FEMA deputy operations director Deidre Lee said the contracts' growth was justified "given the scope of Katrina. We ended up putting over 150,000 trailers and this for all the work, hauling, installing, prepping and set-up."

Spokesmen for Bechtel, which has its headquarters in San Francisco; CH2M Hill, of Englewood, Colo.; Fluor, of Irving, Tex.; and Shaw, of Baton Rouge, La., said they had received no information or requests from the DHS inspector general's office about a review, but routinely cooperate with audits by the office.

"We have delivered on every task they asked us to perform," CH2M Hill spokesman John Corsi said.

Shaw spokesman Chris D. Sammons said: "We are confident that our activities are fully in compliance with respect to all of those [federal and state] regulations."

In May, numerous protests of inflated prices and awards to a Fluor subsidiary led Sens. Byron L. Dorgan (D-N.D.) and Mary Landrieu (D-La.) to call on Skinner to begin another inquiry.

"It's hard to overstate the incompetence involved in all of these contracts," Dorgan said. "We have repeatedly asked them for information, and you get nothing."

The initial contracts began under murky circumstances. Two FEMA officials have said the four firms were tapped even before Hurricane Katrina made landfall, and the Shaw Group announced on Aug. 30, one day after the hurricane struck, that it was in contact with FEMA to mobilize assistance. Its stock rose 21 percent in two days and 32 percent that week after the news.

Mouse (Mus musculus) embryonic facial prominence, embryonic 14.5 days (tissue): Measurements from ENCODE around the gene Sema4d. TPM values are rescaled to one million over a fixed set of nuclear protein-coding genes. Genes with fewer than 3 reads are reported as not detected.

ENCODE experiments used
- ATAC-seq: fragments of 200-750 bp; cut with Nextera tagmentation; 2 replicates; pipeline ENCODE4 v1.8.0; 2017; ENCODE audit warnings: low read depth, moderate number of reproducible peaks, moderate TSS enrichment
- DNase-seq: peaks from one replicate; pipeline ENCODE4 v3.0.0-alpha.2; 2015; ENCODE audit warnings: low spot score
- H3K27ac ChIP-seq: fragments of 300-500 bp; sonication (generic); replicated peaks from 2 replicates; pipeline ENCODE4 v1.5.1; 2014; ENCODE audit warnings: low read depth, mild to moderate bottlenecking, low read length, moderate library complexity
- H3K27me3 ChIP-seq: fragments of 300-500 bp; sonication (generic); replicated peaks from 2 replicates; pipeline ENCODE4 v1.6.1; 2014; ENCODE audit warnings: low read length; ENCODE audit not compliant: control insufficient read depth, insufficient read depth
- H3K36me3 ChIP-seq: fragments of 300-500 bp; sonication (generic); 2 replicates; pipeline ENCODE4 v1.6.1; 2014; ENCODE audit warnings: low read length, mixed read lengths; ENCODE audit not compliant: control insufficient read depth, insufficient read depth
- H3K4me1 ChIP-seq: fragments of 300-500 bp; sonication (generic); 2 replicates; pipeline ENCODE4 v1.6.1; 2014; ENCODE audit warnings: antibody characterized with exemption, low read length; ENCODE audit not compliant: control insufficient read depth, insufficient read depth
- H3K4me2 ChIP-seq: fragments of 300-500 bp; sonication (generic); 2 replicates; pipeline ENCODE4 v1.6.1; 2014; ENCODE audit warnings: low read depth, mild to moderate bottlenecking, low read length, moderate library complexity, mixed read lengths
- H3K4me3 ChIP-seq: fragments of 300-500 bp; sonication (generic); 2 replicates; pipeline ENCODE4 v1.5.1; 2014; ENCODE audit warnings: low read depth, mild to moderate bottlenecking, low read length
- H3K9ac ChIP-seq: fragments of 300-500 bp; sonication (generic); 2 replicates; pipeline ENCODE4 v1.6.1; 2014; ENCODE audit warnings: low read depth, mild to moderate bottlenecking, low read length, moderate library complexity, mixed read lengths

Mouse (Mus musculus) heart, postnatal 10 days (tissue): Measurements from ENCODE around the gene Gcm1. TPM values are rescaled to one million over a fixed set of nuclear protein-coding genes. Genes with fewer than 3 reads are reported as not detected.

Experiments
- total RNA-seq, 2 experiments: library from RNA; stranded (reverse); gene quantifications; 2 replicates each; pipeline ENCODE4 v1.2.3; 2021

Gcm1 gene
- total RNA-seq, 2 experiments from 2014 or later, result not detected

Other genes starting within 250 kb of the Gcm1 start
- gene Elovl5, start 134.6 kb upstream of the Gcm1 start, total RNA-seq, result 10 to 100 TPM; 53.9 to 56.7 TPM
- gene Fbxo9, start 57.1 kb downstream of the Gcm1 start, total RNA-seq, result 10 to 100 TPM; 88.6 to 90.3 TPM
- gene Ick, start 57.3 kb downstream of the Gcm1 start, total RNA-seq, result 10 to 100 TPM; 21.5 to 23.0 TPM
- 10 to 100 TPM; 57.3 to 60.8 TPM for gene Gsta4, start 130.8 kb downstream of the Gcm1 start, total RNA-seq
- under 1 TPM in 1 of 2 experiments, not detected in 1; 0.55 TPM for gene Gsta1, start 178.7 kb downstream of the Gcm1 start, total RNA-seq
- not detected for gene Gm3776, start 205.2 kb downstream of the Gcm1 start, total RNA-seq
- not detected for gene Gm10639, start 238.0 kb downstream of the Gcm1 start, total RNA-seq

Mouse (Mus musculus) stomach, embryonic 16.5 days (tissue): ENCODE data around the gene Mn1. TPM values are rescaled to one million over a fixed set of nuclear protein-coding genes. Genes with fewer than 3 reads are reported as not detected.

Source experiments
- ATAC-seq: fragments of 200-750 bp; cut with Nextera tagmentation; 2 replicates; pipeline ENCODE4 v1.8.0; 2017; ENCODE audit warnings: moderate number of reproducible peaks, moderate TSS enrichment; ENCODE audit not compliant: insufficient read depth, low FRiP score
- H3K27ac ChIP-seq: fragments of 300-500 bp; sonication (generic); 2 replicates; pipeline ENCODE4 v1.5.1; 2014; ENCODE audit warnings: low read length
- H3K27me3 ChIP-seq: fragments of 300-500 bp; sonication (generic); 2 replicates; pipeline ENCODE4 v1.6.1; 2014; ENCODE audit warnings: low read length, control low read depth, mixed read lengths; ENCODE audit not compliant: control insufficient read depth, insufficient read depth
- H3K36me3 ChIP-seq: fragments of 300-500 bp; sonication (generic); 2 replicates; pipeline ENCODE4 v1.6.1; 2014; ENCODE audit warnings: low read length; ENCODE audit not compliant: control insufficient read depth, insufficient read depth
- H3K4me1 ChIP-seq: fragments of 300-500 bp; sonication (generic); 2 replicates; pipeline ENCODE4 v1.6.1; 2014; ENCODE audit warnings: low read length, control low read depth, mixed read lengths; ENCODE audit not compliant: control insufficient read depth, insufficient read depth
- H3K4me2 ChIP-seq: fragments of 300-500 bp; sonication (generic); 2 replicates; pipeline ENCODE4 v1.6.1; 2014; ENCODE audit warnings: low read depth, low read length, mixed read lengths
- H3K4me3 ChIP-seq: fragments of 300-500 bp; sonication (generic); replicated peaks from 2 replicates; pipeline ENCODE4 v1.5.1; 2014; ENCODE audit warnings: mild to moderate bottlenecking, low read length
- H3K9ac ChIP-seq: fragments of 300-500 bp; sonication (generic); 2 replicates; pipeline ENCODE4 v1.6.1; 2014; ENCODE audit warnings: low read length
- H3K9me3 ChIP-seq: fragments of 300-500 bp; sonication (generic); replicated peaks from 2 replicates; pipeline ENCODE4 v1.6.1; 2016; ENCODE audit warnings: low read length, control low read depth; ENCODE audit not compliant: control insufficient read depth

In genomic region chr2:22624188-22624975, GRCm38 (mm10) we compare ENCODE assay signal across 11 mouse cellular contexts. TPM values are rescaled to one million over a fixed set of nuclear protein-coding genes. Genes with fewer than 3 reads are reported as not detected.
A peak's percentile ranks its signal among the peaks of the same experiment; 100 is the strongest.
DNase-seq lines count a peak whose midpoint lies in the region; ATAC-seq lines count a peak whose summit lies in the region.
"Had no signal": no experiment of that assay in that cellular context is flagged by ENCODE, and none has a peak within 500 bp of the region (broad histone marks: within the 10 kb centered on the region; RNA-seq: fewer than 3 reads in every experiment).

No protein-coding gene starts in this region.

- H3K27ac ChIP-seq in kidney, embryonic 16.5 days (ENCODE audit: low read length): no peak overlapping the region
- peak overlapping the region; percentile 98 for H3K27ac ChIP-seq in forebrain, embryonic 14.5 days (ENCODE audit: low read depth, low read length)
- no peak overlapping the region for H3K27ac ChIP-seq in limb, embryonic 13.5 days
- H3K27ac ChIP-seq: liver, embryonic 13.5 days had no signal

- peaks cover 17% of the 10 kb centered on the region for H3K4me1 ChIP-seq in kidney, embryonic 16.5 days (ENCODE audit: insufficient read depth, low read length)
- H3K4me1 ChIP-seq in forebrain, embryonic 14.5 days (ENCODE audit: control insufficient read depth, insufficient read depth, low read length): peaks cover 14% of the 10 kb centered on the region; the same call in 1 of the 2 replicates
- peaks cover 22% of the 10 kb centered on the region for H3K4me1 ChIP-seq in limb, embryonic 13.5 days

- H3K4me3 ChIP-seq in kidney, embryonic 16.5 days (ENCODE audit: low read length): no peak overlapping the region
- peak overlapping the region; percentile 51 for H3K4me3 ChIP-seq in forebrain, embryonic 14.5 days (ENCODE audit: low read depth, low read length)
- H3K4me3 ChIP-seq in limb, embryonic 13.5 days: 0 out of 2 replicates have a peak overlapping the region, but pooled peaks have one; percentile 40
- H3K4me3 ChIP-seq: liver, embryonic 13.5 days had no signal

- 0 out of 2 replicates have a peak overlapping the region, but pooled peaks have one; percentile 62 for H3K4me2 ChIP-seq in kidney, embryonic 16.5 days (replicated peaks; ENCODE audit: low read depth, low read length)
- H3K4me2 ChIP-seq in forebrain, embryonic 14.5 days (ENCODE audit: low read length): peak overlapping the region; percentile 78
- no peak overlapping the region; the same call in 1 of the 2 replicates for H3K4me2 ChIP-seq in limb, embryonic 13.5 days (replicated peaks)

FEMA publicly announced contracting with the firms for housing on Sept. 8, in what company and government officials have said were letter contracts or agreements worth as much as $100 million. FEMA this week said that the initial contracts had a ceiling of $500 million each, and were awarded Sept. 3 to Fluor and Sept. 30 to the other three companies.

FEMA raised the ceilings of the contracts -- to $950 million for Shaw in February, to $1.4 billion for Fluor in March and to $575 million for Bechtel last month. It expects to raise the CH2M Hill contract to $530 million. FEMA has paid the firms $1.9 billion, and obligated $1 billion based on company charges, whose payment is subject to negotiation.

Skinner told Congress in February that the initial awarding of the housing contracts appeared justified by the emergency, but he concluded in a formal March report that "FEMA had not adequately defined the roles, responsibilities, expectation for deliverables, or performance measures for contractors," leaving taxpayers vulnerable to poor performance and abuse.